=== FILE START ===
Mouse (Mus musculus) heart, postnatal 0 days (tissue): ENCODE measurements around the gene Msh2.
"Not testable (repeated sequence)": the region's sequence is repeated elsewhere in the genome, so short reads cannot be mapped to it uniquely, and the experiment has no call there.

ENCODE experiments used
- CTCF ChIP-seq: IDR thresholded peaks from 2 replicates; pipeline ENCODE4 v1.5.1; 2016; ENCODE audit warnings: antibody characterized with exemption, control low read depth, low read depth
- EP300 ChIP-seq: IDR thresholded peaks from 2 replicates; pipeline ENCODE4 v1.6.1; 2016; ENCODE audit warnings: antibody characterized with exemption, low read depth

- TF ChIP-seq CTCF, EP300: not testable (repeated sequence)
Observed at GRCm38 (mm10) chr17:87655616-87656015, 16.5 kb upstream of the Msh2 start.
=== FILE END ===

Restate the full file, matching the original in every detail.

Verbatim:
Mouse (Mus musculus) heart, postnatal 0 days (tissue): ENCODE measurements around the gene Msh2.
"Not testable (repeated sequence)": the region's sequence is repeated elsewhere in the genome, so short reads cannot be mapped to it uniquely, and the experiment has no call there.

ENCODE experiments used
- CTCF ChIP-seq: IDR thresholded peaks from 2 replicates; pipeline ENCODE4 v1.5.1; 2016; ENCODE audit warnings: antibody characterized with exemption, control low read depth, low read depth
- EP300 ChIP-seq: IDR thresholded peaks from 2 replicates; pipeline ENCODE4 v1.6.1; 2016; ENCODE audit warnings: antibody characterized with exemption, low read depth

- TF ChIP-seq CTCF, EP300: not testable (repeated sequence)
Observed at GRCm38 (mm10) chr17:87655616-87656015, 16.5 kb upstream of the Msh2 start.